Corpus Separatum? Trump and Jerusalem
Late yesterday evening, ‘a senior administration official’ confirmed that the United States will today recognise Israeli sovereignty over Jerusalem. Given that the policy is to be announced by Donald Trump, a volatile airhead presiding over a highly fractious government, it’s still far from clear how – or even whether – Washington will put forward a new position. But if, as expected, the US does proceed with this measure, the physical relocation of the American Embassy from Tel Aviv to Jerusalem will be the least of it.
For seventy years, the US has, at least formally, aligned its position on Jerusalem with that of the international community and international law. According to UN Resolution 181 recommending the partition of Palestine, passed by the General Assembly on 29 November 1947, the Holy City was ‘established as a corpus separatum under a special international regime’. Israel’s conquest of West Jerusalem during the 1948 Arab-Israeli War and Jordan’s annexation of East Jerusalem in 1950 were never recognised. Israel occupied East Jerusalem in 1967; in 1980 the Knesset passed a law claiming that ‘Jerusalem, complete and united, is the capital of Israel.’ Security Council Resolution 478 declared the measure ‘null and void’.
In other words, pending the establishment of either an international administration as specified in the partition resolution or an alternative arrangement (such as a peace agreement) endorsed by the UN, it has been a foundational principle of the international community’s approach to Jerusalem since 1947 not to recognise any claim to sovereignty over the city, in whole or in part. The principle has been endorsed and applied by every US administration since 1948. It’s the reason that most states, including the US, established their embassies to Israel in Tel Aviv rather than West Jerusalem.
US presidential candidates in recent decades have habitually proclaimed their intention to recognise Israeli sovereignty over the Holy City and relocate the US embassy to Jerusalem, but such displays of political correctness have until now failed to survive contact with reality. Such a dramatic break with seven decades of US and indeed global policy, seeking to unilaterally rewrite international law and predetermine the outcome of eventual Israeli-Palestinian negotiations, would constitute an act of premeditated political pyromania with unforeseen local, regional and global consequences.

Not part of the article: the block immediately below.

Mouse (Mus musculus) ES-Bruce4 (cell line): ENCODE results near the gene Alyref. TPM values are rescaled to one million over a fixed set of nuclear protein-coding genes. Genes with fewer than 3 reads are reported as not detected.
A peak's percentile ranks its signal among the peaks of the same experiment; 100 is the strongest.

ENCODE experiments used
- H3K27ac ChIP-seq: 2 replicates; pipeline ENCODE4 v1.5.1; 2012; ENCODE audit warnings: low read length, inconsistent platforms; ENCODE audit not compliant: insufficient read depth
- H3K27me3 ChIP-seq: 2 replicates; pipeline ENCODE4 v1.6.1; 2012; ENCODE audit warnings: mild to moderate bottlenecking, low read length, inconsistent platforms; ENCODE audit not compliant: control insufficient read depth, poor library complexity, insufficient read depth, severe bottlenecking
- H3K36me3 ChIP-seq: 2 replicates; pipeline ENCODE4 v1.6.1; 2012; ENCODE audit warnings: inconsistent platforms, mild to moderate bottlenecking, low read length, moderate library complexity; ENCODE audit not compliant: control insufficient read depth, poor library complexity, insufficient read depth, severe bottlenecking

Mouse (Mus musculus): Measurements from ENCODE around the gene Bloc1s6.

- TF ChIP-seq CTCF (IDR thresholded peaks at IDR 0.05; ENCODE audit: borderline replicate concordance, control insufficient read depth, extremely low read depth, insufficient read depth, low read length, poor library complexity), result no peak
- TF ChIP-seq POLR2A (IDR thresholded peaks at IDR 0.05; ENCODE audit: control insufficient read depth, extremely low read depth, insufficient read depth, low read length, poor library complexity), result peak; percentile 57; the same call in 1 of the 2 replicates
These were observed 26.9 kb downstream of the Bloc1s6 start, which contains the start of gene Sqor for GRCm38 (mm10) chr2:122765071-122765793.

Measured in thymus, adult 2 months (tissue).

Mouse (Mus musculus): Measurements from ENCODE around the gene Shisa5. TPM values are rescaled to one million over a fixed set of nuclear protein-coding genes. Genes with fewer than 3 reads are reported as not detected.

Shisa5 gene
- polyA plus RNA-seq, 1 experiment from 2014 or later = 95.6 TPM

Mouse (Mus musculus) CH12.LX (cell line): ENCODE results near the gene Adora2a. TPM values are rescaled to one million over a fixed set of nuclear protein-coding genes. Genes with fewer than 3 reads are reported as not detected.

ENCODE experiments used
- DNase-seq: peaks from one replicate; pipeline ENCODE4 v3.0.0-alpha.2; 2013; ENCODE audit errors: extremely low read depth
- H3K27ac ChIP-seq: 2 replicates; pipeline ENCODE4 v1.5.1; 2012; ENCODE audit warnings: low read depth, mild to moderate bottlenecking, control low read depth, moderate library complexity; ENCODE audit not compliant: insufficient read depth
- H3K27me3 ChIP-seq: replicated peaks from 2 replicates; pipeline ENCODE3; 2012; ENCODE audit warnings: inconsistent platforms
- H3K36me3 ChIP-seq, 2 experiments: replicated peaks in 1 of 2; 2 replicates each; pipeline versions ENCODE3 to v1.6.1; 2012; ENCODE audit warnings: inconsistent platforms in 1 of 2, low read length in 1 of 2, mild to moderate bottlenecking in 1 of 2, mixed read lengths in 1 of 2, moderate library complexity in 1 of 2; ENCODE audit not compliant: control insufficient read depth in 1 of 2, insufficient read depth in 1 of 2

There’s an additional twist: in 1989, Israel leased a plot of land to the US on which to build its Jerusalem embassy. Extensive research by Walid Khalidi demonstrated not only that at least 70 per cent of the land is confiscated Palestinian refugee property, but also that many of the heirs of the original owners are today US citizens.
The US Congress in 1995 passed legislation recognising Jerusalem as the capital of Israel and requiring the government to move the US embassy there. Urged on by Binyamin Netanyahu (then Israel’s opposition leader) and AIPAC, both of whom were determined to scuttle the Oslo process, the measure passed with overwhelming bipartisan support. The current crisis exists only because the White House is required to sign a waiver every six months postponing the relocation of the embassy, and this time Trump hasn’t done it.
Given the current level of chaos and conflict in the Middle East, it isn’t easy to predict how the various Arab and regional states will respond, and what the consequences for their rulers will be if – as widely expected – they fail, individually and collectively, to provide an immediate, forceful and energetic response. The frantic appeals to Trump by his closest Arab allies indicate they are genuinely frightened.
American recognition of Israeli sovereignty over Jerusalem would send an unmistakable signal that Washington rejects not only the two-state settlement paradigm but also the Palestinian right to national self-determination in favour of permanent Israeli domination and Palestinian dispossession. It would also indicate that Washington endorses only Jewish and rejects Christian and Muslim rights to the Holy City. The silver lining is that it may lead to the final termination of fruitless Israeli-Palestinian diplomacy under American auspices, which has served only to consolidate Israeli control over the occupied territories.
As for the Palestinian response, at the popular level Palestinians will presumably want their leadership, at the very least, to annul the Oslo Accords, withdraw its 1993 recognition of Israel, and sever both relations with Washington and security collaboration with Israel. Should Mahmoud Abbas seek to avoid political confrontation, or order his security forces to prevent Palestinians from taking matters into their own hands, it could cost him dearly. Yet few people expect him to break meaningfully with either the US or Israel.
The impact on the ‘peace process’, however, will be negligible, for the simple reason that it has long ceased to exist and there are no serious indications of its revival. Trump’s answer to Metternich, his son-in-law and czar of everything Jared Kushner, has so far achieved precisely nothing. It perhaps says all you need to know about them that he and his team – all active supporters of Israel’s settlement enterprise in the occupied Palestinian territories – appear to believe this change of policy will contribute to a Middle Eastern version of the Concert of Europe.